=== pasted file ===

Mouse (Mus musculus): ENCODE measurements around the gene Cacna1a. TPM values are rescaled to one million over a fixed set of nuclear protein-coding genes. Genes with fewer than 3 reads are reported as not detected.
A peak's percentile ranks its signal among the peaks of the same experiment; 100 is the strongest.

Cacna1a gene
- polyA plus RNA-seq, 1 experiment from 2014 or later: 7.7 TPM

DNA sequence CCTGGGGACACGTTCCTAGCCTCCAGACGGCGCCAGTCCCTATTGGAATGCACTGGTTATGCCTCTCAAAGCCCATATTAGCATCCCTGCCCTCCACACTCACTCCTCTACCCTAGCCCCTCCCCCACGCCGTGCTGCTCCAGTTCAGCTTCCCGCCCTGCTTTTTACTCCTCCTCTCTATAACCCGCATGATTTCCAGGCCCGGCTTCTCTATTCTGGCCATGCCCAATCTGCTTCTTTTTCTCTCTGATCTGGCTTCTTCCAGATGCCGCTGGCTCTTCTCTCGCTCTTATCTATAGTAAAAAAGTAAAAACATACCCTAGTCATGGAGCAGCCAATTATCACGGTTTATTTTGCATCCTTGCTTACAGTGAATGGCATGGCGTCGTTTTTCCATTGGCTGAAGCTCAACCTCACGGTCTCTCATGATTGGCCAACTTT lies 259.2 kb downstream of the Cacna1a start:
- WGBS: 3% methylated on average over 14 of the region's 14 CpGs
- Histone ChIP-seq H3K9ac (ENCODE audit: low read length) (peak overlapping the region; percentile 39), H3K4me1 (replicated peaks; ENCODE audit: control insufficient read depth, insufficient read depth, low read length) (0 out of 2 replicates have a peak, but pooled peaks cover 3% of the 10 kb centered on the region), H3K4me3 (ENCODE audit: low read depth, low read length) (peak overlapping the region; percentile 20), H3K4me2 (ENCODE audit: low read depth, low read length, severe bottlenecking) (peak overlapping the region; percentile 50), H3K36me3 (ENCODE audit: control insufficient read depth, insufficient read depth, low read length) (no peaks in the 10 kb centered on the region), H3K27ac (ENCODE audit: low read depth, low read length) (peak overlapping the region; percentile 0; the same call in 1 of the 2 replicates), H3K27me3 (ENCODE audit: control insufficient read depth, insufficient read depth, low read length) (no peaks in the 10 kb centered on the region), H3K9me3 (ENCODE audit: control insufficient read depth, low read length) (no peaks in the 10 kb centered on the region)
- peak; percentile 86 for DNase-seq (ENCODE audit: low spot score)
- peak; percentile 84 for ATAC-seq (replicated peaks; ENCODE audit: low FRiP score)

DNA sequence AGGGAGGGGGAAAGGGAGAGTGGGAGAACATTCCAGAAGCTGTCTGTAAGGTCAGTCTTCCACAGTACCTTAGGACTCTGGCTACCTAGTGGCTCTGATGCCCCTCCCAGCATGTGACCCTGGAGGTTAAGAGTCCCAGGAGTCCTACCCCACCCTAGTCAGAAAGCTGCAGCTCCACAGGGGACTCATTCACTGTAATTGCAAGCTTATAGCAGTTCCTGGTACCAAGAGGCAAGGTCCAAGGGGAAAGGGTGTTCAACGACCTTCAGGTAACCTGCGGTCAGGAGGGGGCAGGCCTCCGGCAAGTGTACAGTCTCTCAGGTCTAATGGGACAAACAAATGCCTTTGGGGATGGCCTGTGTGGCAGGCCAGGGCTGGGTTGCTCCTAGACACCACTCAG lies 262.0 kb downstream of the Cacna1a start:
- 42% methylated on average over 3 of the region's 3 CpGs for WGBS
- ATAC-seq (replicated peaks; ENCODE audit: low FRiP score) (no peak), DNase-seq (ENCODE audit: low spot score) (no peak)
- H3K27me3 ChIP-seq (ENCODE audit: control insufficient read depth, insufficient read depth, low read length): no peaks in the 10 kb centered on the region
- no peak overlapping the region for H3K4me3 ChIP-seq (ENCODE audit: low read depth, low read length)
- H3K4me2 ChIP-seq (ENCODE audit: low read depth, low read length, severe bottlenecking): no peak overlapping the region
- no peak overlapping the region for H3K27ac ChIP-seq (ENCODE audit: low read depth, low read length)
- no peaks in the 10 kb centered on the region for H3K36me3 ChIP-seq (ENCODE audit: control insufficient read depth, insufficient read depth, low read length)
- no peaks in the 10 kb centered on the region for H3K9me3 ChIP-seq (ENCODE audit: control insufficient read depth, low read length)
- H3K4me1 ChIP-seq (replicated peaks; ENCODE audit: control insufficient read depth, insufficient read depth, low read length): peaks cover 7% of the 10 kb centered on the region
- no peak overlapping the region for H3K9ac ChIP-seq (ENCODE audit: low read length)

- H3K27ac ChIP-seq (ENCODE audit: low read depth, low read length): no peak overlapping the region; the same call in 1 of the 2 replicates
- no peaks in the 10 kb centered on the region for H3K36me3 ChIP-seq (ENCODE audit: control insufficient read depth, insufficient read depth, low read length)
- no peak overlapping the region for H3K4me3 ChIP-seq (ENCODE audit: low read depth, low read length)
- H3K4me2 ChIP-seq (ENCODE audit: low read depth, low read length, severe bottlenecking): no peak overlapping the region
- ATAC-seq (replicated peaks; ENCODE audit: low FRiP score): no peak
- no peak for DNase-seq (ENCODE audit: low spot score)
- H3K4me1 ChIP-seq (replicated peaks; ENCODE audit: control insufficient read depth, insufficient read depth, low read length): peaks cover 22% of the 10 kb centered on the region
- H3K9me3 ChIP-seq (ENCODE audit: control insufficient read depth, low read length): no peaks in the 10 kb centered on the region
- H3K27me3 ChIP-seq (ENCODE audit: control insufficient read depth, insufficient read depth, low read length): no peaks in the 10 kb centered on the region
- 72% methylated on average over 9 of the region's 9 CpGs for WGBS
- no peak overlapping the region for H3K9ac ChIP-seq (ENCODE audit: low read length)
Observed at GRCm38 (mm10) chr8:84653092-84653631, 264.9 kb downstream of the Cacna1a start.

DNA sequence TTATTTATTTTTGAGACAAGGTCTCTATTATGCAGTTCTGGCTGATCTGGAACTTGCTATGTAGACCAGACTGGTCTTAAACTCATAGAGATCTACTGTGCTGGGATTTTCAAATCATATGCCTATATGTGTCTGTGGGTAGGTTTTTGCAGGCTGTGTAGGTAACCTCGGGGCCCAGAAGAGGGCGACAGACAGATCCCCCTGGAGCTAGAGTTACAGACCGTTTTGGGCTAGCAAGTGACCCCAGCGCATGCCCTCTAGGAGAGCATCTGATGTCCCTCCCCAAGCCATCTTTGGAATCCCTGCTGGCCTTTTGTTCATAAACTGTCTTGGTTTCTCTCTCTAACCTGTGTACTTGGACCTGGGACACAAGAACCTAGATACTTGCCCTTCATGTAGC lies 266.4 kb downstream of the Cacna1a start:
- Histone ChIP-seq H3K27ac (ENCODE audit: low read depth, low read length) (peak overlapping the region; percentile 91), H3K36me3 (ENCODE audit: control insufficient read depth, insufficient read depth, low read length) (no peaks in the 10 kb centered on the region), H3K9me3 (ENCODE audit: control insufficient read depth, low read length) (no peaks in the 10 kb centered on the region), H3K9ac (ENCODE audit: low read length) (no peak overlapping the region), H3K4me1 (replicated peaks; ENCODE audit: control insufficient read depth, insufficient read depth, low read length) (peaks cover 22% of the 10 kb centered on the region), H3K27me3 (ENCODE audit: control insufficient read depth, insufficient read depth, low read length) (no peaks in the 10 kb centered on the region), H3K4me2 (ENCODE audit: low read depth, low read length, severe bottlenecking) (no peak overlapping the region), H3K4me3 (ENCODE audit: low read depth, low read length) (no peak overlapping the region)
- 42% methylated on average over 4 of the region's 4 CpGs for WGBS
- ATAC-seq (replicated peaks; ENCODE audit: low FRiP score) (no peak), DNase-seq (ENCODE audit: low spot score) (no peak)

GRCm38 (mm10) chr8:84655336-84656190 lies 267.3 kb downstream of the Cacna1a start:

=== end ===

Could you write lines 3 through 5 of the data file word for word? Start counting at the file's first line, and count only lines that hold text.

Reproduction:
Cacna1a gene
- polyA plus RNA-seq, 1 experiment from 2014 or later: 7.7 TPM

DNA sequence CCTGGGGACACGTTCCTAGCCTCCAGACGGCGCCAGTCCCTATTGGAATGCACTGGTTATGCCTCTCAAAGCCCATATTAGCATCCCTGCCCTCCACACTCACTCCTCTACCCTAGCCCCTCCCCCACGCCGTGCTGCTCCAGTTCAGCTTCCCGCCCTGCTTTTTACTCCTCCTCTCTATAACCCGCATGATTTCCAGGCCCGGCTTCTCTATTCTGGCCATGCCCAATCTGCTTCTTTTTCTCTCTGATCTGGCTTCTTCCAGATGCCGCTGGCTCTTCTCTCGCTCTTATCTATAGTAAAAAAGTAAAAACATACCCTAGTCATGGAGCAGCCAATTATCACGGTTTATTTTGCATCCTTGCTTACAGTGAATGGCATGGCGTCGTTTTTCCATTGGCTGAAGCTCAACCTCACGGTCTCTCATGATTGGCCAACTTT lies 259.2 kb downstream of the Cacna1a start: